3. Offer Services: If the employee needs time off or a leave of absence, discuss this policy/procedure. Also, share information about your department’s EAP and ensure that if counseling and or psychological/behavioral services are needed, that they are accessible. Finally, if your agency has pastoral care or a department chaplain, share the contact information with the employee.

  4. Brotherhood: Ensure that the employee knows that the department is with them and that they can count on their fellow firefighters for support. The department really is a second family, and in these situations this relationship can be very helpful. Make every effort to be there for each other.

    Firefighters Going through a Divorce:

  1. Focus on Your Children: Take care of your kids. No matter how bad the circumstances of your divorce may be and how much pain you may be dealing with, there is a very good chance that your kids are suffering even more. Do everything you can to support them.

  2. Limit the Alcohol: If you don’t want to see a bad situation get even worse, then stay out of the local bar. Drinking in excess can and will lead to much bigger problems. Resist the urge to use alcohol as medication. Nothing positive can come from this behavior. I have seen terrible decisions made due to alcohol, some are irreversible.

  3. Lean on Your Family: Your parents, siblings and extended family will be in your corner. During tough life challenges, we need the support of our families. Stick close to them during your divorce.

  4. Stay Busy: Don’t stay inside and focus on your situation, get out and do something productive. Work out, take a class, take a vacation…anything to get yourself moving. As a firefighter, this may be a great time to attend a conference, or work on a new certification.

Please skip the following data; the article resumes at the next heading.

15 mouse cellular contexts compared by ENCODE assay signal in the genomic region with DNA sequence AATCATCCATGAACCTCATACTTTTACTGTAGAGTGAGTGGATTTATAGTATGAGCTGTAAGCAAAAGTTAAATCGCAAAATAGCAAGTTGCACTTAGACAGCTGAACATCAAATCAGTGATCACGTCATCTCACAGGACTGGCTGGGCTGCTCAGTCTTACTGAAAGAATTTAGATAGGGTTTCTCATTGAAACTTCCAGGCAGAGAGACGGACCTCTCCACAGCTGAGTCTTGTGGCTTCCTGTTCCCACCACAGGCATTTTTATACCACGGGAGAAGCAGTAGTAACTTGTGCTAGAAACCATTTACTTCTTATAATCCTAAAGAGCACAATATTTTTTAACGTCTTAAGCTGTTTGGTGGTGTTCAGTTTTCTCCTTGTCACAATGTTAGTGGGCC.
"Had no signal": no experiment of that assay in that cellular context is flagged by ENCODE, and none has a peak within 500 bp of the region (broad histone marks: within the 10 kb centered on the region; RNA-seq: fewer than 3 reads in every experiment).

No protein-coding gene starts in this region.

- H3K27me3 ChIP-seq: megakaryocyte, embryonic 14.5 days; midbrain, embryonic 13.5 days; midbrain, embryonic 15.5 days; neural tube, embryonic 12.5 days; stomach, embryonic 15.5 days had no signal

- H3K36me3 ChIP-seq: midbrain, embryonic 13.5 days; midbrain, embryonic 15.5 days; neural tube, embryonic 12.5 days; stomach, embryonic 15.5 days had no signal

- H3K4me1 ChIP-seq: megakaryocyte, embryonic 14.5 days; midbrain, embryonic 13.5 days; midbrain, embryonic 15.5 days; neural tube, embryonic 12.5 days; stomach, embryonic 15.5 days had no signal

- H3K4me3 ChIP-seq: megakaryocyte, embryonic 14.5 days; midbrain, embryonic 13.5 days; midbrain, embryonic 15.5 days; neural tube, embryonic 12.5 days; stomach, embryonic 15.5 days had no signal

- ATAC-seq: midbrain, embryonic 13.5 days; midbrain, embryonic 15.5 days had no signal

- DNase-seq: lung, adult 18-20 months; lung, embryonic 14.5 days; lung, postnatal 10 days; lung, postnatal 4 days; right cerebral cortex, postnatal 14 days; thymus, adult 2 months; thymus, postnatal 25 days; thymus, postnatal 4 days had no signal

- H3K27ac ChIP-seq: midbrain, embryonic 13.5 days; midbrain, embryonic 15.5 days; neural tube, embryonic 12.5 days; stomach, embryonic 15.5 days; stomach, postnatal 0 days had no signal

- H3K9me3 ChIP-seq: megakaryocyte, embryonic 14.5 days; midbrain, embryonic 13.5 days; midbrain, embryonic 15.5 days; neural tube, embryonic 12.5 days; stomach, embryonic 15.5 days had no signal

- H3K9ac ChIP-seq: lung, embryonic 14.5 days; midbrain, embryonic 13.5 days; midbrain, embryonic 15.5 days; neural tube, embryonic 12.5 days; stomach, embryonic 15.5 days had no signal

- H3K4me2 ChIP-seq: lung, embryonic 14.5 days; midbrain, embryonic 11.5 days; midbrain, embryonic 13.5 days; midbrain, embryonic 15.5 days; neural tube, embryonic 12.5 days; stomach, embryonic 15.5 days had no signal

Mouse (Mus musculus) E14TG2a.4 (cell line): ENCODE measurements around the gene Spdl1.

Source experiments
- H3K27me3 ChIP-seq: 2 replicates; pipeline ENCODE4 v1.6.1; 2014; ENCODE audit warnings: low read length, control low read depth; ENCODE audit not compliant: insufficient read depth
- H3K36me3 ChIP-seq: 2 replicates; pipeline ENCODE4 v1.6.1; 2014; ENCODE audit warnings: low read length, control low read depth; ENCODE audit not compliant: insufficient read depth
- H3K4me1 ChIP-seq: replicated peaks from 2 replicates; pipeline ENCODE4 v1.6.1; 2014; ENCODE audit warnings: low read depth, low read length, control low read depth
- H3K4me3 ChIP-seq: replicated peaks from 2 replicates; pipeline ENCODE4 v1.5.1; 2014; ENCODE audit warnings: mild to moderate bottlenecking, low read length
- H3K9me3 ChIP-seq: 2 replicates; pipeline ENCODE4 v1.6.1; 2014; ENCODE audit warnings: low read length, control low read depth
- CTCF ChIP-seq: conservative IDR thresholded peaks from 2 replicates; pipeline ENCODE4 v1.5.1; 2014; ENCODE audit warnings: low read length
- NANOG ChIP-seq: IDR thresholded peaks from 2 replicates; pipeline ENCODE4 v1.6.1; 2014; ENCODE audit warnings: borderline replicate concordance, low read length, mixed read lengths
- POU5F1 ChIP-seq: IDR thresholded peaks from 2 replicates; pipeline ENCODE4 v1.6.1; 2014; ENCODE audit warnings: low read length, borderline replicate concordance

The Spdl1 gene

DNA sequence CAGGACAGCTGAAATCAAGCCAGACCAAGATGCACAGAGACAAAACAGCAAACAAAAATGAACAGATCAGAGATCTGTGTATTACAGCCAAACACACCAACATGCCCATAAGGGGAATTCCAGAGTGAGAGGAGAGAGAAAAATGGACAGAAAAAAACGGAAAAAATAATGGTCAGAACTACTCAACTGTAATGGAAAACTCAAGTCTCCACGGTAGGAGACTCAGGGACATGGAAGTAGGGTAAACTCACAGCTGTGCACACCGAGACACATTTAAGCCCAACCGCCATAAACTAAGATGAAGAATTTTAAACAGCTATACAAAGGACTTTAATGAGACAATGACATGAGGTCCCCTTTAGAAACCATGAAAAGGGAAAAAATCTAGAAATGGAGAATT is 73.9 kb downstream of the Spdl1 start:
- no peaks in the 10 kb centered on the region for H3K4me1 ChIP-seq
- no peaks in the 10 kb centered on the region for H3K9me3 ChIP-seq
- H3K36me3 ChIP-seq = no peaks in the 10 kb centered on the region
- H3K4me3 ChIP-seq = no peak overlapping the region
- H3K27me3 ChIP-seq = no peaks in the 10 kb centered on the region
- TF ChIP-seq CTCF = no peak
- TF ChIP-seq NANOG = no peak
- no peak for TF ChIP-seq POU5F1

5. Value Your Job: Don’t let issues in your personal life bleed over into your career in the fire service and screw up your job. No matter how rough things may seem, they will improve. Firefighting is the best career in the world….don’t mess it up. If you need help…ask for it. There is no shame in seeking assistance from a mental health professional. Also, talk to the guys on your shift, they will help you get through it. Chances are, some of them have already been down the same path, get their advice and counsel.

    For me to move forward, I got to the point where I accepted full responsibility for my failed relationships. I let go of the blame and anger and acknowledged that I made mistakes and no matter what the intricate details may have been, ultimately I took final ownership of the outcome and stopped carrying guilt and anger. My affiliation with the fire service has helped me through the toughest times in my life and I believe that we owe it to each other to continue this tradition for all future firefighters.

     

    Joseph Kitchen, OFC, is the Chief of the Bath Twp. Fire Dept. (Lima, Ohio.) He began his career in 1990 and has served as fire chief since 2002. He holds degrees in EMS and fire science, and in 2012 was named “Fire Officer of the Year” by the Ohio Dept. of Public Safety. Follow Chief Kitchen on Twitter @bathtwpchief and visit his department’s website at www.bathtwpfd.com

     

     

 

 

 

 

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Comment by milli cater on February 27, 2019 at 12:50am
There is a problem with people who work too much. They must find a balance in their lives and please their family as well. If not, a divorce may occur. A professional divorce lawyer Lake Bluff IL can tell us more about the couples who want a divorce, but the most common reason for a divorce is that a partner doesn't have time for his family.